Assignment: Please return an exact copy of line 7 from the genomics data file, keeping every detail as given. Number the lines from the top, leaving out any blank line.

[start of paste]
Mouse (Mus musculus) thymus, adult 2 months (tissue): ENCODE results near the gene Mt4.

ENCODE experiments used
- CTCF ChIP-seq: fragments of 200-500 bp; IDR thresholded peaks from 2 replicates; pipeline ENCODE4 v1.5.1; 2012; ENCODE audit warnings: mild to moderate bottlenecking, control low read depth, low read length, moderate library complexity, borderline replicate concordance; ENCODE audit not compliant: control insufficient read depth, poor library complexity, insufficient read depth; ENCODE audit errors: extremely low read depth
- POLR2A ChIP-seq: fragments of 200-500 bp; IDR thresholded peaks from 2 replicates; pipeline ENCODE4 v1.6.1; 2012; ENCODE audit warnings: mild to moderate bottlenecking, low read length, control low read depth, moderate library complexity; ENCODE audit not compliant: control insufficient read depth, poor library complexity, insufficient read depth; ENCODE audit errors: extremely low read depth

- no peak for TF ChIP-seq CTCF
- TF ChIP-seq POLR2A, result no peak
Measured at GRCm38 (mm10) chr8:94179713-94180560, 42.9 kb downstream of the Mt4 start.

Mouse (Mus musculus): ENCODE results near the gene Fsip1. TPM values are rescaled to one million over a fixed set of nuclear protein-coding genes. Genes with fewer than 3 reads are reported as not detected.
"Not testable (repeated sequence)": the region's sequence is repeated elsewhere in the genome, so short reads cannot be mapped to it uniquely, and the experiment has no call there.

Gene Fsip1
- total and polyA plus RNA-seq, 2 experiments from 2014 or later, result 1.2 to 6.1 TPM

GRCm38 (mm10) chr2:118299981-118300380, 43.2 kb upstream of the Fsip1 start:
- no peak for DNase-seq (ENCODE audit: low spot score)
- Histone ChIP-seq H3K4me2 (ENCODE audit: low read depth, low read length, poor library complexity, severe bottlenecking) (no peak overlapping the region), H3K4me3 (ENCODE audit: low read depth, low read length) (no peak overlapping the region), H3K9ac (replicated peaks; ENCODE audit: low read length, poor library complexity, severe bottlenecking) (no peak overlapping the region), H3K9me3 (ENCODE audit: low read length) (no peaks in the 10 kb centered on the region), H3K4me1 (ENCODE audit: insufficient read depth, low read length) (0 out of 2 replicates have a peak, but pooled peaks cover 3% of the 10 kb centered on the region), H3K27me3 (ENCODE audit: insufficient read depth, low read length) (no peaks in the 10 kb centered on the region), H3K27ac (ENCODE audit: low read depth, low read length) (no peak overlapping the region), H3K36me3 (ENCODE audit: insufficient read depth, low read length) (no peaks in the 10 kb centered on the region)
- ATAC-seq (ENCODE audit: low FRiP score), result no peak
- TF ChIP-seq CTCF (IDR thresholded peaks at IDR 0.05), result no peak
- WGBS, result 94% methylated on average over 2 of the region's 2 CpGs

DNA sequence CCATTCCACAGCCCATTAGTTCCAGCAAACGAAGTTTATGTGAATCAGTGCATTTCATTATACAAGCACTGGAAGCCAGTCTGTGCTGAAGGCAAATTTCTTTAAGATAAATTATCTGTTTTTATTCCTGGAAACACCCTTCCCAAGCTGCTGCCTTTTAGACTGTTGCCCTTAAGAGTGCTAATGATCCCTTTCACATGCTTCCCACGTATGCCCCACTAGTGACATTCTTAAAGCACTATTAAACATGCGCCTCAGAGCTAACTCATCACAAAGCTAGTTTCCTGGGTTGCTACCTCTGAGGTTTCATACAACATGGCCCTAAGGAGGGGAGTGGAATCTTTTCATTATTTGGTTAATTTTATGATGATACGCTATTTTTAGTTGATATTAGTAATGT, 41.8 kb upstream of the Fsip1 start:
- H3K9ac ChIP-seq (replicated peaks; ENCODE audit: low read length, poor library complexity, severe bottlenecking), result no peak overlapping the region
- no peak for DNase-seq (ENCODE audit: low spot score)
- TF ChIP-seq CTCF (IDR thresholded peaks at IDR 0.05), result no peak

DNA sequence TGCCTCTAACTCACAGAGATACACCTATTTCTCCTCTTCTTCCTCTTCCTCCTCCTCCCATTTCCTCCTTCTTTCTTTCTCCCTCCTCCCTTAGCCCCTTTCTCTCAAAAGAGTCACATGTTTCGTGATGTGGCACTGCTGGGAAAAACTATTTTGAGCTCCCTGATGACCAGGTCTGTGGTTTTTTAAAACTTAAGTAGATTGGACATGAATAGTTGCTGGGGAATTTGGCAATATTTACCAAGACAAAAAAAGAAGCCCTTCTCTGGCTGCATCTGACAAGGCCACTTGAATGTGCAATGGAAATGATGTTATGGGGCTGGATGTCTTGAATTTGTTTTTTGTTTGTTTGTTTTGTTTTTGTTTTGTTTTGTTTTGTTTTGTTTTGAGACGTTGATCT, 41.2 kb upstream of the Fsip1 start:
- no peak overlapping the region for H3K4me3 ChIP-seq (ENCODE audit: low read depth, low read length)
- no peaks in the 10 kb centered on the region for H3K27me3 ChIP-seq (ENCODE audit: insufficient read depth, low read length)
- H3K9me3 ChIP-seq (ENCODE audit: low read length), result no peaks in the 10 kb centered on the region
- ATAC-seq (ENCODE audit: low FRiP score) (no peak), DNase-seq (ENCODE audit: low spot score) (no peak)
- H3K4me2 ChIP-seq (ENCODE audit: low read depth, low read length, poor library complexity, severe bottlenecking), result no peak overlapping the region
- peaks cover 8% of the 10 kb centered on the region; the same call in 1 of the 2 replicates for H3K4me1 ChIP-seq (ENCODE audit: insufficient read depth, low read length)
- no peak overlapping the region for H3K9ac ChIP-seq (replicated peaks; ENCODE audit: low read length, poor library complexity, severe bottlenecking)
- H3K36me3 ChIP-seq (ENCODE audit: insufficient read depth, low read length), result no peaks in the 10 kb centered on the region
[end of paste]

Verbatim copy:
Measured at GRCm38 (mm10) chr8:94179713-94180560, 42.9 kb downstream of the Mt4 start.